Raja radula

Raja radula

Common name: Rough skate
Order: Rajiformes
Family: Rajidae
Synonyms: Raja atra
Misidentifications: Leucoraja naevus, Raja africana

  • photo credit: Roberto Pillon

Short description

Small to medium skate, circular body with pectoral fins wider than long and an edge forming a sinuous curve. Upper surface covered with rough spinules. Short and obtuse snout. Small spines on the ventral surface (snout, and the posterior half of the tail). Two spines between the dorsal fins.

Color: One pair of yellow ocelli surrounded by a dark border with light dots, on the middle of pectoral fins. The rest of the back is yellowish-grey with grey spots and streaks.


  • Total length (TL): 20-50 cm (max 70 cm)

Swimming pattern: Undulatory and pelvic fin locomotion (walking and punting).

video credit: Sharklab Malta

Egg case

Size: 5-6 cm length, 3.5 cm wide.

Distinctive features:

  • 5 cm < Egg-case length < 7 cm

Raja: Long posterior horns. Anterior horns length less than twice the posterior.

Rajiformes / Rajidae: Rectangular egg-case, width no greater than twice the capsule length.

Biology / Ecology

Feeds on small benthic invertebrates.

Reproduction: Oviparous. Maturity size (DW): 34 cm female, 30 cm male. Maturity Size (TL): 40-47 cm males, females 46-56 cm. Spawning season in the spring and summer. Egg-case per year: 80-154. Size at birth (TL): ~5 cm.

Habitat: Demersal species in coastal waters. Inhabits sandy or muddy bottom from surface to 300 m of depth.

Some Atlantic records are probably misidentifications of Leucoraja naevus and/or Raja africana and need to be clarified.

Distinguishing characteristics

  • Colour pattern with dark bands and spots and two large “eye spots” encircled by a dark outer edge with light dots.
  • Short and obtuse snout.
  • Rough spinules.

Rajiformes / Rajidae: Depressed body. Circular to rhombic disc. Tail well demarcated from disc.


Worldwide: Eastern Atlantic from Gibraltar to Morocco. Absent from the Black Sea.

Mediterranean:  Endemic to Mediterranean. Found mainly in the western Mediterranean, relatively common in shallow waters of Balearic Sea.

  • Occurrence: Common/Rare.
  • Latest records: Central-North Aegean Sea (2019), Cyprus (2018), Gulf of Gabès- Tunisia  (2017), Valencia coast – Spain (2017), Balearic Sea (2012-2015), Greece (2012-2015), Sigacik, Saros, Izmir and Edremit bay – Turkey (2007-2009), Tunisian coast (2008), Marmara Sea (2006), Algeria (2003-2004), Malta (2003), Adriatic Sea (1994).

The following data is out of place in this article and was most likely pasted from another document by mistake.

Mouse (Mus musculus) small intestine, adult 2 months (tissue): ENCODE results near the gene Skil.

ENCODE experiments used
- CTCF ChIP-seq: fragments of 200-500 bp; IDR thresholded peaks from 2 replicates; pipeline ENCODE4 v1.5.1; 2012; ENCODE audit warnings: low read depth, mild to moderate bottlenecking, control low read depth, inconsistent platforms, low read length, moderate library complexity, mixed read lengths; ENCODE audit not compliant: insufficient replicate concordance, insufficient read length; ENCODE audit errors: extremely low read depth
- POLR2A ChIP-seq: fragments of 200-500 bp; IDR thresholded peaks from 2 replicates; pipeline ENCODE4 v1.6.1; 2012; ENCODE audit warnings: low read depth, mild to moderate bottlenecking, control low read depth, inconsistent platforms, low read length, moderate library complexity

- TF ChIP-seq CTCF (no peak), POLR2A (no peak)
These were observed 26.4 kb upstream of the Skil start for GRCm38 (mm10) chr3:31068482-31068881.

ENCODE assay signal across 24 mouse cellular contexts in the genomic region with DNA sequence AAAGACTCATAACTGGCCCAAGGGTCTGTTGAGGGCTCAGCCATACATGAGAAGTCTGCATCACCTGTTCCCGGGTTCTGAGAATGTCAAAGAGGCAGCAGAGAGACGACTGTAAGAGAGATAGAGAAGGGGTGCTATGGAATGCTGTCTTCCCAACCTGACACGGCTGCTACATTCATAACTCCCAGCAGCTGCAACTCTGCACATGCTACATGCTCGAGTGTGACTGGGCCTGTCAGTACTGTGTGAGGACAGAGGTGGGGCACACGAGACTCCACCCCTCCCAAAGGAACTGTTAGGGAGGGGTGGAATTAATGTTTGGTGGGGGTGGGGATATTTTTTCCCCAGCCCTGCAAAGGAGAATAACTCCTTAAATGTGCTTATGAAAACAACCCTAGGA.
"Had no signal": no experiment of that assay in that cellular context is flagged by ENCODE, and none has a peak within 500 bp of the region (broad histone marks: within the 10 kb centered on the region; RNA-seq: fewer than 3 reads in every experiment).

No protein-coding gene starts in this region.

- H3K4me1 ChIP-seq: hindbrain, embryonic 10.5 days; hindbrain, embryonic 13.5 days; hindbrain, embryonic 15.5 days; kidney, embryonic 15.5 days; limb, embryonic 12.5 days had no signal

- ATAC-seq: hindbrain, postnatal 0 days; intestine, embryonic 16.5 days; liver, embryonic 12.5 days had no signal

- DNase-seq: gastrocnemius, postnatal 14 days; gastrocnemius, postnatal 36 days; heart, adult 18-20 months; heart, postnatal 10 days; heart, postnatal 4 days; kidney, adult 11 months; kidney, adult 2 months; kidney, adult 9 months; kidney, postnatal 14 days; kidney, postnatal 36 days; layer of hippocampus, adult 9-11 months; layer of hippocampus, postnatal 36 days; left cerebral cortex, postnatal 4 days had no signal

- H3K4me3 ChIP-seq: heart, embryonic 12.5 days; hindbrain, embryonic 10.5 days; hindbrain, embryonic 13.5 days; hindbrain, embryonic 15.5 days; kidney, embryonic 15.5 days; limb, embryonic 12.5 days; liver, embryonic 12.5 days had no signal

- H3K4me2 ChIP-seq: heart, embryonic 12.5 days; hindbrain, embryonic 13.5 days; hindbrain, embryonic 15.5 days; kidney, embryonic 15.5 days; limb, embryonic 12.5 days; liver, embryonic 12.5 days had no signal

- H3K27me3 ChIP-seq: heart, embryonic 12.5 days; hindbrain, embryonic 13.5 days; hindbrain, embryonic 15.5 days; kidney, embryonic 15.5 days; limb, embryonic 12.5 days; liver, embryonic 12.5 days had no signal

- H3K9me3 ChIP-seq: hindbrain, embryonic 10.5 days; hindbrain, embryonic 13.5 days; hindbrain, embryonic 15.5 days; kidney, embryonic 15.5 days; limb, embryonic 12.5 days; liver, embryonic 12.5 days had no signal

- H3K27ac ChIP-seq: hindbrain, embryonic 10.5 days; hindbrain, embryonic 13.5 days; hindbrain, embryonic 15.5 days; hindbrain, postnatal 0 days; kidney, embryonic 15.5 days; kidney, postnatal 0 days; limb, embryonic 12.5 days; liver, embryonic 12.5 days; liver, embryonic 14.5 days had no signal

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Threats: Taken as bycatch in bottom fisheries in coastal grounds.

Protection level:

  • Global, Europe & Mediterranean: Endangered (IUCN 2016, last assessment: 2016)

Key references

  • Carpentieri P., Nastasi A., Sessa M., Srour A. 2021. Incidental catch of vulnerable species in Mediterranean and Black Sea fisheries – A review. General Fisheries Commission for the Mediterranean – Studies and Reviews 101: I-317.
  • Ferretti F., Osio G.C., Jenkins C.J., Rosenberg A.A., Lotze H.K. 2013. Long-term change in a meso-predator community in response to prolonged and heterogeneous human impact. Scientific reports 3(1): 1-11.
  • Follesa M. C., Marongiu M. F., Zupa W., Bellodi A., Cau A., Cannas R., Colloca F., Djurovic M., Isajlovic I., Jadaud A., Manfredi C., Mulas A., Peristeraki P., Porcu C., Ramirez-Amaro S., Salmerón Jiménez F., Serena F., Sion L., Thasitis I., Cau A., Carbonara P. 2019. Spatial variability of Chondrichthyes in the northern Mediterranean. Scientia Marina 83(S1): 81-100.
  • Giovos I., Serena F., Katsada D., Anastasiadis A., Barash A., Charilaou C., Hall-Spencer J.M.,Crocetta F.,Kaminas A., Kletou D, Maximiadi M., Minasidis V., Moutopoulos D.K., Aga-Spyridopoulou R.N., Thasitis I., Kleitou P. 2021. Integrating literature, biodiversity databases, and citizen-science to reconstruct the checklist of Chondrichthyans in Cyprus (Eastern Mediterranean Sea). Fishes 6(3): 24.
  • Ordines F., Massutí E., Moranta J., Quetglas A., Guijarro B., Fliti K. 2011. Balearic Islands vs Algeria: two nearby western Mediterranean elasmobranch assemblages with different oceanographic scenarios and fishing histories. Scientia Marina 75(4): 707-717.
  • Schembri T., Fergusson I.K., Schembri P.J. 2003. Revision of the records of sharks and rays species from the Maltese Islands (Chordata: Chondrichthyes). The Central Mediterranean Naturalist de Oceanología Academia de Ciencias de Cuba and Centro de Investigaciones de Quintana Roo, Mexico. 4(1): 71–104.
  • Yaka U., Yüce R. 2006. The rough ray, Raja radula Delaroche, 1809 (Rajidae), new to the Sea of Marmara, Turkey. Zool Middle East 39: 112-114.